Most Americans Support Giving Teachers Higher Salaries

Public support for increasing teacher salary is at the highest it has been in over a decade, but not everyone is on board.

By Erika Hanson | Published

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Teacher salary is stirring a slew of debates in America right now. For one, many fear it may be a leading catalyst in the mass exodus of educators from the profession. Also, politics could be driving the debate over how much teachers should be paid for their work. But overall, more Americans are in support of raising teachers’ wages.

This finding comes from a recent survey conducted by Education Next and reported by EdWeek. Overall, public support for increasing teacher salary is at its highest level documented in the past 15 years. However, a look across political party lines shows a major shift in who is more likely to support giving educators more pay. 

The survey found that Republicans are less likely than Democrats to support raises and giving an educator a higher income. Much of this is believed to be caused by the staunch political focus targeted toward schools. The last two decades have unveiled this finding in a growing matter, as partisan divide over topics like teacher salary, teachers’ unions, and local school board matters has escalated.

The pandemic only exacerbated partisanship. Americans had strong, contentious viewpoints regarding mask mandates in schools and school protocols for quarantines and closures that led to remote learning. Republicans were more likely to oppose extensive measures imposed by schools during the pandemic, which may have increased their objectification to raise teacher salary.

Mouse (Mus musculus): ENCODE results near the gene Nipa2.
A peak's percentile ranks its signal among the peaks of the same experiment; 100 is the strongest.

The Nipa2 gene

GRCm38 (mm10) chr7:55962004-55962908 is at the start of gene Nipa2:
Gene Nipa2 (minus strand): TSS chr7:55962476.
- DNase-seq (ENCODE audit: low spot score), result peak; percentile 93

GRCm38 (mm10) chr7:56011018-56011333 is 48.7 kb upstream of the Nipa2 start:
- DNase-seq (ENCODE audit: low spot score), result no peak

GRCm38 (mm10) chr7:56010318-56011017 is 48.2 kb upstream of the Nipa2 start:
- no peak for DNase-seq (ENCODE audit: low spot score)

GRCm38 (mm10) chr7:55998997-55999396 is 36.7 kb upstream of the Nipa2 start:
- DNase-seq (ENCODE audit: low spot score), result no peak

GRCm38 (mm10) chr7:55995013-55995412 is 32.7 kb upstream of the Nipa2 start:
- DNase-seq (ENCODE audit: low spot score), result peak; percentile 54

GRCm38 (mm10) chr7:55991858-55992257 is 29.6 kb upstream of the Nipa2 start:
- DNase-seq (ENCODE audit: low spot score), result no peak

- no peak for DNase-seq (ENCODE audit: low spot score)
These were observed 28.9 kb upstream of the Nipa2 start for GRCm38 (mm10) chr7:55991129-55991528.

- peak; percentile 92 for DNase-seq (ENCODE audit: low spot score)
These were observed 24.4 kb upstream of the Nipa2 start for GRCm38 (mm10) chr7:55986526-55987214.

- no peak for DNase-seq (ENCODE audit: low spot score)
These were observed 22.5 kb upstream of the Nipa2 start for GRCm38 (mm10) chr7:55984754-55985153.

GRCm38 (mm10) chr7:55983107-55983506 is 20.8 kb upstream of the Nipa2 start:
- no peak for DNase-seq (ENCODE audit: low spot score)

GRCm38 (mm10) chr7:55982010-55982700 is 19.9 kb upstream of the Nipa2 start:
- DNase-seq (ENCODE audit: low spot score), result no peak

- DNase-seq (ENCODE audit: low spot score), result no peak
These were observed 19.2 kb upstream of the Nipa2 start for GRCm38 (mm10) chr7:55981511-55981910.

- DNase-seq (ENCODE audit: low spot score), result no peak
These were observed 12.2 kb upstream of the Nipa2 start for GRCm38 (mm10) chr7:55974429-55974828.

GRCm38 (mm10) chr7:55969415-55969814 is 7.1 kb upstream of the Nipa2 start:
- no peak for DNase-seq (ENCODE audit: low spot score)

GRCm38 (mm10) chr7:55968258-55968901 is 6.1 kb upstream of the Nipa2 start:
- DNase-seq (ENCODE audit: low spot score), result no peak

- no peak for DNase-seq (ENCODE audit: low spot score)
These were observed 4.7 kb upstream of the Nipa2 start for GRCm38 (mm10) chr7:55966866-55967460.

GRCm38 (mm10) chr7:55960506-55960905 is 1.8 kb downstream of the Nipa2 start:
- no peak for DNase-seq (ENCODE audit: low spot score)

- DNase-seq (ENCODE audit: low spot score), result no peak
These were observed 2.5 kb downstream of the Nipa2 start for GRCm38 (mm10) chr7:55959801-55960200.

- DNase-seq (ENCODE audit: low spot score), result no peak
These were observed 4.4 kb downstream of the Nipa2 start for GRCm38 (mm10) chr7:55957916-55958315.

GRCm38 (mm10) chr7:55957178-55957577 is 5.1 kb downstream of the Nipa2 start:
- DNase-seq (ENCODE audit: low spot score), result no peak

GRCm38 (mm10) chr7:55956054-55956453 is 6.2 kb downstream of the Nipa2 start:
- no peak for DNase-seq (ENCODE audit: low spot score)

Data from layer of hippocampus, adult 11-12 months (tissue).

On top of that, teachers themselves were believed to be the targets of many Republican agendas. The last two years have been met with a growing call from conservative families to rid schools of race-focused lessons. Teachers were targeted at levels never seen before because of how they may or may not have taught about racism in America. Also, those who were believed to support LGBTQ+ initiatives focusing on gender identity and sexuality have been ousted and labeled groomers. Surely, much of the disdain and opposition against raising the teacher salary has centered around this.

Given the fact that many Republicans are opposed to public schools and the teachers that support their social efforts, many wonder how exactly public support for raising teacher salary got so high this year. For one thing, it could be sympathy. As reports amassed over the teacher shortage, many showcased teacher burnout. There is now more coverage displaying the extensive, long hours teachers put into the job. On top of that, COVID struggles reportedly stressed teachers out like never before. 

teacher salary

A 2020 CNBC report shed some light on the growing consensus that educators are underpaid. It detailed some eye-opening statistics, such as the fact that many U.S. teachers are paid less than a living wage. The average teacher salary is so low in comparison to similar professions, that they make 20% less than those with similar educational experience.

Adding to the mounting issues over teacher salary, inflation is hitting record levels, and increasing the urgency of educators demanding higher wages. Many states are passing legislation to increase teacher pay at record levels. However, the average teacher salary in 2020 was $41,770 – far below the national median income level for that year which sat at $67,521. To many, it is easy to use data like this to conclude why more Americans support raising educators’ pay.